Monday, February 17, 2014
The Pervert's Guide to Ideology (February 19th and 21st at the Cleveland Museum of Art Morley Lecture Hall)
[THE PERVERT'S GUIDE TO IDEOLOGY screens Wednesday February 19th and Friday February 21st at 6:30 pm at the Cleveland Museum of Art Morley Lecture Hall.]
Review by Charles Cassady, Jr.
Because I'm the one who came up with this idea, it's only fair I get the job first. I know nothing about baseball, football and basketball, and will probably just talk to the players about movies. Like I said, I'd be out of the job soon anyway. Anybody would. For just those few months, though, it would be cool for Charles Cassady Jr. to know what it feels like to have a more than minimum-wage paycheck.
Of course, there's another movie guy who is far more learned than myself who would land the threefold coaching job in Cleveland instead. He's Slovenia's Slavoj Zizek, who is said to be the world's the best-known living philosopher - though personally I think that title might belong to French philosopher Bernard Henri-Levy, who married a blonde bikini-bombshell actress and thus got into all the Paris Match pictorials at the beach.
Which suggests that philosophy isn't a very deep or profound occupation, I guess, but the bearish, motormouthed Slavoj Zizek would strongly disagree. This guy was nearly elected president of Slovenia, and in a televised debate that became locally famous, political opponents conceded he was the brightest of them, and requested he please...sit down and stop talking already! Verbose and camera-friendly, Zizek does seem to have a strong following among female filmmakers, from Canada's Astra Taylor, who profiled him in 2005's ZIZEK!, to the UK's Sophie Fiennes, of the eminent Fiennes arts dynasty (any relation to the Fiennes of Dope Island?).
One of Zizek's most populist aspects is the way he divines meaning and infuses great philosophical significance into motion pictures, from the high-minded to the popular pablum. In 2006 Slavoj and Sophie teamed for THE PERVERT'S GUIDE TO THE CINEMA - which I must confess to not having watched. Can you blame me? Imagine if my parents had walked in on me and seen a video box with that title. "I think on some level we always knew," my heartbroken mother and father would say, weeping in each others' arms as they summoned the FBI to take me away and confiscate all my hard drives.
But I have seen the Fiennes-directed sequel, THE PERVERT'S GUIDE TO IDEOLOGY (and I got paid to see it too, which at least squares things with my family). The two features are said to be quite similar, so let's get underway.
Zizek has us from the start (well, he has Bob Ignizio, anyway), with voluminous praise for a B sci-fi movie, John Carpenter's 1988 THEY LIVE, with its pulpy plot of an alien occupation and subliminal billboard-messages ("OBEY" "NO THOUGHT") visible to the common-man hero only through special high-tech sunglasses - kind of a precursor to the red and blue pills in THE MATRIX. Those sunglasses serve, at least for Zizek, as a grand metaphor for the lens of ideology and what it does. From there the movie becomes a two-hour-plus voyage through various big-brain concepts, set off by Zizek's selection of clips. And by the shaggy philosopher impishly appearing, re-costumed and in sets that are immaculately copied from those in A CLOCKWORK ORANGE, FULL METAL JACKET, even TITANIC.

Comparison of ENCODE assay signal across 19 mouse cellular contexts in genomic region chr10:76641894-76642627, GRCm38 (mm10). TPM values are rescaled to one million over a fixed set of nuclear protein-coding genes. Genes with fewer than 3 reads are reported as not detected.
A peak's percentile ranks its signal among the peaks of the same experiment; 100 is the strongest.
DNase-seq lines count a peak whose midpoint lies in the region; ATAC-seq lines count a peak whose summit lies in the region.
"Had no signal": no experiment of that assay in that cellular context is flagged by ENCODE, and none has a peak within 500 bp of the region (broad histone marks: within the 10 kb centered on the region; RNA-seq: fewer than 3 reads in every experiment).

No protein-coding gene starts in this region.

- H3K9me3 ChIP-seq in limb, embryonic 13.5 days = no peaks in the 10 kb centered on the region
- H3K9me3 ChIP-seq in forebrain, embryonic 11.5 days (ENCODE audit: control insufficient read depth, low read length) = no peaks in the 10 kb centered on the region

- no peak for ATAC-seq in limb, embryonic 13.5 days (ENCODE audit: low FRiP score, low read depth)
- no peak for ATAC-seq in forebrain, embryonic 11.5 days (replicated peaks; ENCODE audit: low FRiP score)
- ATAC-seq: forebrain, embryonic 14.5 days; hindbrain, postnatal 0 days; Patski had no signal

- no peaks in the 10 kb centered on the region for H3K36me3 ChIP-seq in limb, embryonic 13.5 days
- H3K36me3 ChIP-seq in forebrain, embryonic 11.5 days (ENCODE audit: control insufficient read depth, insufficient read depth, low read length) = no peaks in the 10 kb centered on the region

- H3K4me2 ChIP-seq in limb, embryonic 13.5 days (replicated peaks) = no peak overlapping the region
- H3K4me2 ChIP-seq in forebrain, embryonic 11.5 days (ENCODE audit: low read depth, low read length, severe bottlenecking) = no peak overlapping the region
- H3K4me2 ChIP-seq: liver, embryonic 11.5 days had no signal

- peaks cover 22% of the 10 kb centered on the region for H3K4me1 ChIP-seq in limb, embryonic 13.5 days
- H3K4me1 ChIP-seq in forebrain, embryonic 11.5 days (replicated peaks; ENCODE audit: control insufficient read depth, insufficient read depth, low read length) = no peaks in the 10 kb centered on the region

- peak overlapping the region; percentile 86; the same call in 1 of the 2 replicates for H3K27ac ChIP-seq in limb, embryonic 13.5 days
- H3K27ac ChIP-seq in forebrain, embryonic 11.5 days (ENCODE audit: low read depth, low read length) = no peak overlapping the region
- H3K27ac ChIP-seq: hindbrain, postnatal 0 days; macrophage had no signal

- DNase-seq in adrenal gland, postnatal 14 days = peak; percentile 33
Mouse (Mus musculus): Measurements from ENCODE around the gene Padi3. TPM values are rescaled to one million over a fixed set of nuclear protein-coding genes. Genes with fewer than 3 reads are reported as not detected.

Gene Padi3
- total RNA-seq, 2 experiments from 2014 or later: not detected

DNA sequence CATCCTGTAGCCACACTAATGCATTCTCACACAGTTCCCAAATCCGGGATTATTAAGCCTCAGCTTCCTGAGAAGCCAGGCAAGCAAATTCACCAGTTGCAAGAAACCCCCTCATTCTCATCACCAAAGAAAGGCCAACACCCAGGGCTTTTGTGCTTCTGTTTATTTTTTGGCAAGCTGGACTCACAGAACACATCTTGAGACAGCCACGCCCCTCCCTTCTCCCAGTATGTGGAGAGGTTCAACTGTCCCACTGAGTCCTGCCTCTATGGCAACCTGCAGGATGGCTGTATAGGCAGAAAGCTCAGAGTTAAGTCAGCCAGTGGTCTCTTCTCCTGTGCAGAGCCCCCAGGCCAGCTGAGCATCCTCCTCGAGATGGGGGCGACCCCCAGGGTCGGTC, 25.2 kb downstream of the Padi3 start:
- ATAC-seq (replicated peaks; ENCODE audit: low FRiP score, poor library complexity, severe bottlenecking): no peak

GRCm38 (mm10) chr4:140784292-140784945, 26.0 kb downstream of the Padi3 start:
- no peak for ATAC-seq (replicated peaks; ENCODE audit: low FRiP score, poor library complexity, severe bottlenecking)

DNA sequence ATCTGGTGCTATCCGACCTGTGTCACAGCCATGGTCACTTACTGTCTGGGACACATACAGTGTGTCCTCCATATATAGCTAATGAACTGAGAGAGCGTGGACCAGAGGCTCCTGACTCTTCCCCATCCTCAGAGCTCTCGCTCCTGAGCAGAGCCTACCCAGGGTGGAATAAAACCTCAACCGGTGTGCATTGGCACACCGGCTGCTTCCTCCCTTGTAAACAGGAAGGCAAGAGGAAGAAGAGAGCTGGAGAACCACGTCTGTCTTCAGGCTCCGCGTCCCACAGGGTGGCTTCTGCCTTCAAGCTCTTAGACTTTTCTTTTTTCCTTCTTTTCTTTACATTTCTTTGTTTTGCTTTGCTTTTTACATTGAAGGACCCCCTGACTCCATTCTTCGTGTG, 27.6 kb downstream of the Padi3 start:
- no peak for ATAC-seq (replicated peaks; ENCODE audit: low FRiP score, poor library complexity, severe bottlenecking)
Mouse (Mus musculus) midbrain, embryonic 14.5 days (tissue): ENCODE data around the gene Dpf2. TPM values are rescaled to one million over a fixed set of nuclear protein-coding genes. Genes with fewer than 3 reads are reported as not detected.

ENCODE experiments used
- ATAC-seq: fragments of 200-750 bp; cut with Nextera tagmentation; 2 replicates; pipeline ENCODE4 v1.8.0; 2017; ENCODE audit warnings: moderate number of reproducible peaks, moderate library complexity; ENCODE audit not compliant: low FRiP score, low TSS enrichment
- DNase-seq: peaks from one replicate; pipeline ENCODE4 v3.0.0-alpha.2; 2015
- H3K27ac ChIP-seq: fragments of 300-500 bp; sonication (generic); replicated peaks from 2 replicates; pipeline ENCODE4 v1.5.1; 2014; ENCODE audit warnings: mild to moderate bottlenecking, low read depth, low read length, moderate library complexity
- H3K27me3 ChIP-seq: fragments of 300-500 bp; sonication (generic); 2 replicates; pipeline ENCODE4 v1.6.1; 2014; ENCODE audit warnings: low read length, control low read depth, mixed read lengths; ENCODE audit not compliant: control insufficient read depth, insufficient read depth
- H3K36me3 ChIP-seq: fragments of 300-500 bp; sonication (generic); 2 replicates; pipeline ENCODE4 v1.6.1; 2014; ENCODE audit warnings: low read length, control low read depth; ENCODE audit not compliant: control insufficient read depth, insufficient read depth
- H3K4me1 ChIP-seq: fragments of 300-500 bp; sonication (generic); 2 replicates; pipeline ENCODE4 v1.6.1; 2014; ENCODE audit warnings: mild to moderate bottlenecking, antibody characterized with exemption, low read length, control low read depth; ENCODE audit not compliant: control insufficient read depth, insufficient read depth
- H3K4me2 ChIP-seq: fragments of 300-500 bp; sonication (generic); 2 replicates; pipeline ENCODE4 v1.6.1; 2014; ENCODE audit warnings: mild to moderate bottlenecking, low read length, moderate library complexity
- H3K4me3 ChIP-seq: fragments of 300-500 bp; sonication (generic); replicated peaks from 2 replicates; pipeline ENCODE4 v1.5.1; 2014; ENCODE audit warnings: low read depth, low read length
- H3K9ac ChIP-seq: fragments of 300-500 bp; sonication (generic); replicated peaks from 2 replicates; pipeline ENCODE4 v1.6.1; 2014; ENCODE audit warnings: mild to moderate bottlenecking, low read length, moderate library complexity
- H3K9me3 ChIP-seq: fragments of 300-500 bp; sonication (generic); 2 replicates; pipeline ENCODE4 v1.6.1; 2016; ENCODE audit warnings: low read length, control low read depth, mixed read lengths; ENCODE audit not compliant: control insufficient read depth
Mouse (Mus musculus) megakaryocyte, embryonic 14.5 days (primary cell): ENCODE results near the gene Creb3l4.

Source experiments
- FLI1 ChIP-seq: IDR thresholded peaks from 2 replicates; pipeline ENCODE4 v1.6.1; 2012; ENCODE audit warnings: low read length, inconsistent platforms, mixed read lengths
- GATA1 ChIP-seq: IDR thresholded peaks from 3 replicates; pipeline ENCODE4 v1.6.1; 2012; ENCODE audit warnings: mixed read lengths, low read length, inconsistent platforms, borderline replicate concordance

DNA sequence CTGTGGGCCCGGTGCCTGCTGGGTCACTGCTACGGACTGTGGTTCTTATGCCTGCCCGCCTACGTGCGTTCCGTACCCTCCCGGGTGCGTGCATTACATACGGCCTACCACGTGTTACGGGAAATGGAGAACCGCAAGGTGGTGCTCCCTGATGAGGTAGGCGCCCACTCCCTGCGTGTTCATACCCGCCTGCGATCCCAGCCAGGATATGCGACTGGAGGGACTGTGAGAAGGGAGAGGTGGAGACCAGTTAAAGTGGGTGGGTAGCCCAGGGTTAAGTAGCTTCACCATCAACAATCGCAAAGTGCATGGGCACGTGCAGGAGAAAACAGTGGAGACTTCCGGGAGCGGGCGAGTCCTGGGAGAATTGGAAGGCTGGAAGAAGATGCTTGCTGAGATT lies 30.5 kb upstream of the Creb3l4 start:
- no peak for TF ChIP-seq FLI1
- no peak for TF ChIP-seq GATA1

Zizek points out that James Cameron, despite his reputation for left-leaning capitalism bashing, actually upholds a vampiric, conservative class-structure message in TITANIC: Kate Winslet's bored, aristocratic rich girl Rose gains new life, literally, from meeting, exploiting and, finally, abandoning to death Leonardo di Caprio's highly expendable blue-collar lover Jack (it didn't make it into the film, but Zizek's got an equally rad re-interpretation of AVATAR that makes Cameron a white supremacist's idol). THE SOUND OF MUSIC's Mother Superior character reveals some uncomfortable amorality underlying the Catholic Church. And, much as Soviet Communism claimed to be officially atheist, its citizens still fumbled with trying to keep up appearances of ethical and upright behavior (as in THE FIREMAN'S BALL) as though some Supreme Being ("The Big Other") were always watching.
Capitalism, meanwhile, is like a religion unto itself in how it demands the sacrifice and consumption of its own disciples. Not that Zizek condemns it for that; unlike Communism, capitalism gets the job done. Though how I AM LEGEND, chosen by Zizek, represents this I am not at all sure. The smart fellow could also have learned to yell "spoiler alert!" (or the Slovenian equivalent) from time to time. Now John Frankenheimer's SECONDS is completely ruined for me. Thanks, thanks a lot.
Though Fiennes, needless to say, worked with an outline, some of this does verge on free-association (albeit well illustrated). MY VOYAGE TO ITALY and A PERSONAL JOURNEY THROUGH AMERICAN MOVIES WITH MARTIN SCORSESE are superior in the organizational department (Zizek seems to think that Scorsese rocks, by the way).
Sometimes one does want to say, come on, dude, it's just movies! But for Zizek it isn't, and he backs up some of his clips with references to the historical truth about Hitler, Stalin and Dostoyevski. Bottom line: if you've got to be locked in a dark auditorium with a raving philosopher for hours, Slavoj Zizek would be a ...good second choice. First goes to Bernard Henri-Levy and his luscious wife - if she would happen to have brought along an unmarried lookalike sister, ready to trade her body for a Green Card marriage..
Sorry, I just read one of the few interviews Jean-Paul Sartre ever granted late in his life, and it was to, of all publications, Playboy Magazine. So my mind's in the gutter. And Mother Superior from SOUND OF MUSIC would evidently say that's just fine. (3 1/4 out of 4 stars)